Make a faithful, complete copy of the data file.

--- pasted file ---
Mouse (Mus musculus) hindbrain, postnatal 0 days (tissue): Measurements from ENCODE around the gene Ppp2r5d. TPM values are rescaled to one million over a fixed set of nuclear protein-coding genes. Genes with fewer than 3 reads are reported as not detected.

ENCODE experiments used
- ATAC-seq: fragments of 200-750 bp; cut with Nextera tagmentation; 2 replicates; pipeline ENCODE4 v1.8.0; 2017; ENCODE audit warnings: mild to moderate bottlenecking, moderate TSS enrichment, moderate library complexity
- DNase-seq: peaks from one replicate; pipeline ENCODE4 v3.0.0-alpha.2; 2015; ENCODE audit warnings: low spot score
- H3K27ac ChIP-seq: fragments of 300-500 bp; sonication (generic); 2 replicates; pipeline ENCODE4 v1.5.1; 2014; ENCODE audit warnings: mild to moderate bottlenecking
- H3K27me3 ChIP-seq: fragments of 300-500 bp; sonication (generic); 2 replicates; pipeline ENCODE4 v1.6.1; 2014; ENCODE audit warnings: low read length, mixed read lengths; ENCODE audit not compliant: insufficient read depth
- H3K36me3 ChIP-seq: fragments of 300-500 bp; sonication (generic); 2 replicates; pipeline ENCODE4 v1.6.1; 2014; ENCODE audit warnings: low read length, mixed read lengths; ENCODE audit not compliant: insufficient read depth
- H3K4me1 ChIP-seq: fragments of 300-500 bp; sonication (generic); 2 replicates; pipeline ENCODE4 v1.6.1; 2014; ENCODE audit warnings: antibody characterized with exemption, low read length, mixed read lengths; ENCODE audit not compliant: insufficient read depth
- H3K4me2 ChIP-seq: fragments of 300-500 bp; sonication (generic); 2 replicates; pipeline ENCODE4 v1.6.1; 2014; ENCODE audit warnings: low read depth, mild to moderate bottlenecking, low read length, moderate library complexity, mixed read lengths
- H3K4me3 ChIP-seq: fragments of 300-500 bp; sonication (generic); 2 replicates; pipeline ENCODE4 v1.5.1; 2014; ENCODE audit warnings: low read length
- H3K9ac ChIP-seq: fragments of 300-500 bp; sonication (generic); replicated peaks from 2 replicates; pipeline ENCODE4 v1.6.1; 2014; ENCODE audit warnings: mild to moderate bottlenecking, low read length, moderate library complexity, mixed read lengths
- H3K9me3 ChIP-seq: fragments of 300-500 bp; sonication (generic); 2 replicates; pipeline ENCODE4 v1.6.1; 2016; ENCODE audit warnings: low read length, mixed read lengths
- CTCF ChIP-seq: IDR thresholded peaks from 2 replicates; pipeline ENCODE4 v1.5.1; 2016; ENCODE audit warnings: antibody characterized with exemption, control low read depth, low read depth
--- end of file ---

Mouse (Mus musculus) hindbrain, postnatal 0 days (tissue): Measurements from ENCODE around the gene Ppp2r5d. TPM values are rescaled to one million over a fixed set of nuclear protein-coding genes. Genes with fewer than 3 reads are reported as not detected.

ENCODE experiments used
- ATAC-seq: fragments of 200-750 bp; cut with Nextera tagmentation; 2 replicates; pipeline ENCODE4 v1.8.0; 2017; ENCODE audit warnings: mild to moderate bottlenecking, moderate TSS enrichment, moderate library complexity
- DNase-seq: peaks from one replicate; pipeline ENCODE4 v3.0.0-alpha.2; 2015; ENCODE audit warnings: low spot score
- H3K27ac ChIP-seq: fragments of 300-500 bp; sonication (generic); 2 replicates; pipeline ENCODE4 v1.5.1; 2014; ENCODE audit warnings: mild to moderate bottlenecking
- H3K27me3 ChIP-seq: fragments of 300-500 bp; sonication (generic); 2 replicates; pipeline ENCODE4 v1.6.1; 2014; ENCODE audit warnings: low read length, mixed read lengths; ENCODE audit not compliant: insufficient read depth
- H3K36me3 ChIP-seq: fragments of 300-500 bp; sonication (generic); 2 replicates; pipeline ENCODE4 v1.6.1; 2014; ENCODE audit warnings: low read length, mixed read lengths; ENCODE audit not compliant: insufficient read depth
- H3K4me1 ChIP-seq: fragments of 300-500 bp; sonication (generic); 2 replicates; pipeline ENCODE4 v1.6.1; 2014; ENCODE audit warnings: antibody characterized with exemption, low read length, mixed read lengths; ENCODE audit not compliant: insufficient read depth
- H3K4me2 ChIP-seq: fragments of 300-500 bp; sonication (generic); 2 replicates; pipeline ENCODE4 v1.6.1; 2014; ENCODE audit warnings: low read depth, mild to moderate bottlenecking, low read length, moderate library complexity, mixed read lengths
- H3K4me3 ChIP-seq: fragments of 300-500 bp; sonication (generic); 2 replicates; pipeline ENCODE4 v1.5.1; 2014; ENCODE audit warnings: low read length
- H3K9ac ChIP-seq: fragments of 300-500 bp; sonication (generic); replicated peaks from 2 replicates; pipeline ENCODE4 v1.6.1; 2014; ENCODE audit warnings: mild to moderate bottlenecking, low read length, moderate library complexity, mixed read lengths
- H3K9me3 ChIP-seq: fragments of 300-500 bp; sonication (generic); 2 replicates; pipeline ENCODE4 v1.6.1; 2016; ENCODE audit warnings: low read length, mixed read lengths
- CTCF ChIP-seq: IDR thresholded peaks from 2 replicates; pipeline ENCODE4 v1.5.1; 2016; ENCODE audit warnings: antibody characterized with exemption, control low read depth, low read depth